### Bayesian approach to current reconstruction

##### 2015-10-12

This is based on Ali Mohammad-Djafari’s ‘A Full Bayesian Approach for Inverse Problems.’

Our data is called $\phi^0\in\mathcal{R}^m$, and we have a parameterized relationship between $\phi^0$ and unknown parameters $g\in\mathcal{R}^n$, the local dipole current field. We assume $\phi^0 = M(z) g + \eta$ where $\eta$ is some Gaussian white noise of size $1/\sigma^2$ and $M\in\mathcal{R}^{m\times n}$ includes both the Biot-Savart law and the point spread function of the SQUID loop (parameterized by $z$). we can control the dimension $n$ of $g$, and if we make $n<m$ we can increase the noise-tolerance of the problem. Usually $n = m/a^2$ where $a$ is 2 or 3 for example.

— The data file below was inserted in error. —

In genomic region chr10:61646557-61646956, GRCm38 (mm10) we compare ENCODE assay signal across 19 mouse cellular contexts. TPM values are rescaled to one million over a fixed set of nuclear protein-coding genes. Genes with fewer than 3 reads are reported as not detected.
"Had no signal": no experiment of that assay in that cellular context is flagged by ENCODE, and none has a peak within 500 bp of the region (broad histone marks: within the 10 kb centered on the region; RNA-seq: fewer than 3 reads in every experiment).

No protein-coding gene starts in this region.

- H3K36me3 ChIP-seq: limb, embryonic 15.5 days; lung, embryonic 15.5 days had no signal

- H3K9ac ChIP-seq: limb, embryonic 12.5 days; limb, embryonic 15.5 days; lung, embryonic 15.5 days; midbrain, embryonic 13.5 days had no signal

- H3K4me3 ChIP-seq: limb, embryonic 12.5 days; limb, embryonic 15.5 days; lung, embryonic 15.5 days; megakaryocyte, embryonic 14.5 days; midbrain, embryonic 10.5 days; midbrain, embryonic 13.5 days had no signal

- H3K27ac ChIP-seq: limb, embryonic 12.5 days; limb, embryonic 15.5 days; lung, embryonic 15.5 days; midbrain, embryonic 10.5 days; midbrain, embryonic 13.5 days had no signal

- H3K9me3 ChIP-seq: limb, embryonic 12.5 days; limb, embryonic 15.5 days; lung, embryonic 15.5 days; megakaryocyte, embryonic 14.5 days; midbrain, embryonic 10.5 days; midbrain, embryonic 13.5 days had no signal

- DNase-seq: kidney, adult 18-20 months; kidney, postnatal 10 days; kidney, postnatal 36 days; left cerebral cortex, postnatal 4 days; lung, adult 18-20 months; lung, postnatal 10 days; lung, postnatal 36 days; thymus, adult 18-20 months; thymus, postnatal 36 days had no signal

Our hypothesis can be expressed probabilistically as: $\begin{equation} P(\phi | g, z, \sigma) = \frac{1}{(2\pi\sigma^2)^{m/2}}\exp\left(\frac{-1}{2\sigma^2}||\phi^0-Mg||^2 \right) \end{equation}$

This problem is in general referred to as blind deconvolution. Because it is ill-posed, we have have to include prior information to obtain a solution that is not totally corrupted by the experimental noise. A Gaussian prior on $g$ can be expressed as $\begin{equation} P(g|\mu) = \left(\frac{\mu^2}{2\pi}\right)^{n/2}\exp\left( -\frac{\mu}{2}||\Gamma g||^2\right) \end{equation}$

# Cramer-Rao bound

The minimum variance of a parameter $\xi$ of a measured image $I$ is:

Where $i$ indexes pixel measurements. For us this is $I_i = \phi_i = M_{ik}g_k$. (Derivation to come).